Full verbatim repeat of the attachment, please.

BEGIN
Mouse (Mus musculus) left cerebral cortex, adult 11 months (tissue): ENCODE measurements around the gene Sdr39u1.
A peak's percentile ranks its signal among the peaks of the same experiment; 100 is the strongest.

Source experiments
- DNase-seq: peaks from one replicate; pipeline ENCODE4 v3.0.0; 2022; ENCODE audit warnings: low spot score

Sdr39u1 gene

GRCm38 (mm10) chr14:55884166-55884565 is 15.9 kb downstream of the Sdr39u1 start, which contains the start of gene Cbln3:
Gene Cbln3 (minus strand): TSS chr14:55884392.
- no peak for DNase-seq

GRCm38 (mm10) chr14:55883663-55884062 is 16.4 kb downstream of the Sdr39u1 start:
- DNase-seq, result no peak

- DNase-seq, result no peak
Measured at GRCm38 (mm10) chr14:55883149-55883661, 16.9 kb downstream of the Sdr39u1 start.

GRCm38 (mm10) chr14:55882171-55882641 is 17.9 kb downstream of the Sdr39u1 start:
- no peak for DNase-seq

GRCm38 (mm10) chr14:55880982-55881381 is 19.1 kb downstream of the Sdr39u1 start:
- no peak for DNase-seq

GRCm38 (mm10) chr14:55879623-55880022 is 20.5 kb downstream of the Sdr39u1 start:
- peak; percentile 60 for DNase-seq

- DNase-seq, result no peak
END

Mouse (Mus musculus) left cerebral cortex, adult 11 months (tissue): ENCODE measurements around the gene Sdr39u1.
A peak's percentile ranks its signal among the peaks of the same experiment; 100 is the strongest.

Source experiments
- DNase-seq: peaks from one replicate; pipeline ENCODE4 v3.0.0; 2022; ENCODE audit warnings: low spot score

Sdr39u1 gene

GRCm38 (mm10) chr14:55884166-55884565 is 15.9 kb downstream of the Sdr39u1 start, which contains the start of gene Cbln3:
Gene Cbln3 (minus strand): TSS chr14:55884392.
- no peak for DNase-seq

GRCm38 (mm10) chr14:55883663-55884062 is 16.4 kb downstream of the Sdr39u1 start:
- DNase-seq, result no peak

- DNase-seq, result no peak
Measured at GRCm38 (mm10) chr14:55883149-55883661, 16.9 kb downstream of the Sdr39u1 start.

GRCm38 (mm10) chr14:55882171-55882641 is 17.9 kb downstream of the Sdr39u1 start:
- no peak for DNase-seq

GRCm38 (mm10) chr14:55880982-55881381 is 19.1 kb downstream of the Sdr39u1 start:
- no peak for DNase-seq

GRCm38 (mm10) chr14:55879623-55880022 is 20.5 kb downstream of the Sdr39u1 start:
- peak; percentile 60 for DNase-seq

- DNase-seq, result no peak